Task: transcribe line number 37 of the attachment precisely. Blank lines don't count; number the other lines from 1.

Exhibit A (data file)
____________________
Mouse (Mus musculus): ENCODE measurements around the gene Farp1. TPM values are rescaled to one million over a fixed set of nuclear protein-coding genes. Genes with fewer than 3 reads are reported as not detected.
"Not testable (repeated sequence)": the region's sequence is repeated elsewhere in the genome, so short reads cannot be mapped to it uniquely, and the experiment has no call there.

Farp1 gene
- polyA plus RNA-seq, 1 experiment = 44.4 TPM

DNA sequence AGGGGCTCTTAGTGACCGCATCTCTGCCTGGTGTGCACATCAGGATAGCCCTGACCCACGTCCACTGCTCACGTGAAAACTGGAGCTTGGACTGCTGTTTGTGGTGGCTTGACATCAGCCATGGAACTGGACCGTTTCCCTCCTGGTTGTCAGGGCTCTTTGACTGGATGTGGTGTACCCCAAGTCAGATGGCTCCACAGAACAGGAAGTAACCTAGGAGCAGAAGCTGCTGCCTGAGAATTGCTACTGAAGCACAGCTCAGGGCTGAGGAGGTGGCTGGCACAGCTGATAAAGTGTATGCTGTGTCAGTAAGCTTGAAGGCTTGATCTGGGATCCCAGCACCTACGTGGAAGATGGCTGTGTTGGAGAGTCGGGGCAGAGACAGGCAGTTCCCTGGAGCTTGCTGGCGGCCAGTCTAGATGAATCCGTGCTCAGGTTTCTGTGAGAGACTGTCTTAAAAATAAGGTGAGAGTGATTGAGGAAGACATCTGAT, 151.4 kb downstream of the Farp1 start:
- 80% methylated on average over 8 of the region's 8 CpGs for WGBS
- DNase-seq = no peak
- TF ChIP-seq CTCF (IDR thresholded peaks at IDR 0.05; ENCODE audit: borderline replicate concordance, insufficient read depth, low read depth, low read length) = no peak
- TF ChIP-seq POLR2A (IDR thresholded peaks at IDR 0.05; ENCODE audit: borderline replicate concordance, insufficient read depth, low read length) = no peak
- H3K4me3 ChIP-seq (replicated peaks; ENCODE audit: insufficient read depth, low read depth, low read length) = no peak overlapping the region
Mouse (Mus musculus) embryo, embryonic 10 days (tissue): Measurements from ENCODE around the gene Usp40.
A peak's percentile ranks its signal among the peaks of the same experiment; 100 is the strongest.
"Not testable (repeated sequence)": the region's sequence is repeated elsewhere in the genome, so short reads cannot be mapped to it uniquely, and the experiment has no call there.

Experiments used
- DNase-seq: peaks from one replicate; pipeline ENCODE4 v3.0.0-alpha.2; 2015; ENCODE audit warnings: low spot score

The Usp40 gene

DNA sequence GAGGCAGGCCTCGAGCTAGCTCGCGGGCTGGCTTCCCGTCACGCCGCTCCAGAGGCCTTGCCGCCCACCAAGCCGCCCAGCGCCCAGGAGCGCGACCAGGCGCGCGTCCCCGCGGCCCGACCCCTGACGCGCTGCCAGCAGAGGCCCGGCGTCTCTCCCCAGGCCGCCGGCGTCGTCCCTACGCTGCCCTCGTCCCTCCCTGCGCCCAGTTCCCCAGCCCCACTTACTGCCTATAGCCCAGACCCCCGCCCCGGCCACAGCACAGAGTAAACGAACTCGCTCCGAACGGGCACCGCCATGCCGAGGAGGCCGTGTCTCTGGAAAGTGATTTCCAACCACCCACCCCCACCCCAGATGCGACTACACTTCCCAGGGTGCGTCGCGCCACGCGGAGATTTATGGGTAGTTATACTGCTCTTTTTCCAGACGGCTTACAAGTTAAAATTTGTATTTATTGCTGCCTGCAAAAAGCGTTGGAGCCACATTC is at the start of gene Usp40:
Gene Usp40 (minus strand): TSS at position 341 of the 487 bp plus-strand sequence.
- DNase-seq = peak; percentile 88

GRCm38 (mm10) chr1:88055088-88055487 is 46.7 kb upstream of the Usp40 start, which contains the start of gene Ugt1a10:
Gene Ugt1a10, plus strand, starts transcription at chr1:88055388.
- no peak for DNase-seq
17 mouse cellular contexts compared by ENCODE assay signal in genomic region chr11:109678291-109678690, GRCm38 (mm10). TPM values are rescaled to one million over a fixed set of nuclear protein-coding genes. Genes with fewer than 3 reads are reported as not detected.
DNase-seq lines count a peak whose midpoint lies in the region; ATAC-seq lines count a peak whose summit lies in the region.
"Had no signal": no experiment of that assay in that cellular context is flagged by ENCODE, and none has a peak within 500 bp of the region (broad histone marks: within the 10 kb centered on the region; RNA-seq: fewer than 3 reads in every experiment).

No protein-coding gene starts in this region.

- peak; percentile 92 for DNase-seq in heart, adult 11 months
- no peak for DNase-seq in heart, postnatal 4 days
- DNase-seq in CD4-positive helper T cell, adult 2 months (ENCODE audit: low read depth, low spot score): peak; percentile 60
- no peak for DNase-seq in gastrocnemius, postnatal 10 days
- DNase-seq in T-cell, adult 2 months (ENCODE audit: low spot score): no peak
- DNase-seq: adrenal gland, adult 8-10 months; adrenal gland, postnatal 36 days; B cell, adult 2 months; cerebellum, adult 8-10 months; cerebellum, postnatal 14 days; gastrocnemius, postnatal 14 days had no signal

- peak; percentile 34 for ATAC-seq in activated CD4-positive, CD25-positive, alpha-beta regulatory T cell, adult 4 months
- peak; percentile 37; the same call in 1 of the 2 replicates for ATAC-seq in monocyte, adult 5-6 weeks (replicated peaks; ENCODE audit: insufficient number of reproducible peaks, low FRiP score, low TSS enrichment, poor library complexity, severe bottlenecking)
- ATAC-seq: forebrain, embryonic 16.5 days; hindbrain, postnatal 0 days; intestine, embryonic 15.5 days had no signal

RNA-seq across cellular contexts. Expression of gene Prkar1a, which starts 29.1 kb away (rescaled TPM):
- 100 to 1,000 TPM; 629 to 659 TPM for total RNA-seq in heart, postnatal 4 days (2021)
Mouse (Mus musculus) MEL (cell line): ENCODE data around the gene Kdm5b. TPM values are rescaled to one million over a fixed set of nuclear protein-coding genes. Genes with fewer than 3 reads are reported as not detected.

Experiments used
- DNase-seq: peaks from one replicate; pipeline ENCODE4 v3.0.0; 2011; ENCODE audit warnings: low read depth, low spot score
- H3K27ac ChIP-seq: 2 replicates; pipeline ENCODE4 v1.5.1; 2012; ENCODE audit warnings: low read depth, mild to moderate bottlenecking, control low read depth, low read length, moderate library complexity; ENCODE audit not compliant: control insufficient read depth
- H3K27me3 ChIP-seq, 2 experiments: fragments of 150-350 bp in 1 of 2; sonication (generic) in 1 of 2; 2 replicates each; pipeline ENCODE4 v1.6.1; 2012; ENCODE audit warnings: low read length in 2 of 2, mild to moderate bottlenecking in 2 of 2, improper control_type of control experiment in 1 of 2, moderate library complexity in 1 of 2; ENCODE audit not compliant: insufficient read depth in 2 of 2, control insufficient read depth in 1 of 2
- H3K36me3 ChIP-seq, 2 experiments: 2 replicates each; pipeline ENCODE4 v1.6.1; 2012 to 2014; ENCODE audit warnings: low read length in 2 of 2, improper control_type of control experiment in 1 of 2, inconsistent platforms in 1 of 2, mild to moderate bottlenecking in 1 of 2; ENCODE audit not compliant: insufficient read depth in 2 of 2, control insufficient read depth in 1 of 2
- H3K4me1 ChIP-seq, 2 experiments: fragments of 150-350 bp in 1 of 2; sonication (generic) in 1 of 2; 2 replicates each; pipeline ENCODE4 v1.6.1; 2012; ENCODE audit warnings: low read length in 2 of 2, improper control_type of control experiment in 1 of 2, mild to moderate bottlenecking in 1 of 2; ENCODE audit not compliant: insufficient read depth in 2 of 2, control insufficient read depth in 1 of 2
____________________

- 100 to 1,000 TPM; 629 to 659 TPM for total RNA-seq in heart, postnatal 4 days (2021)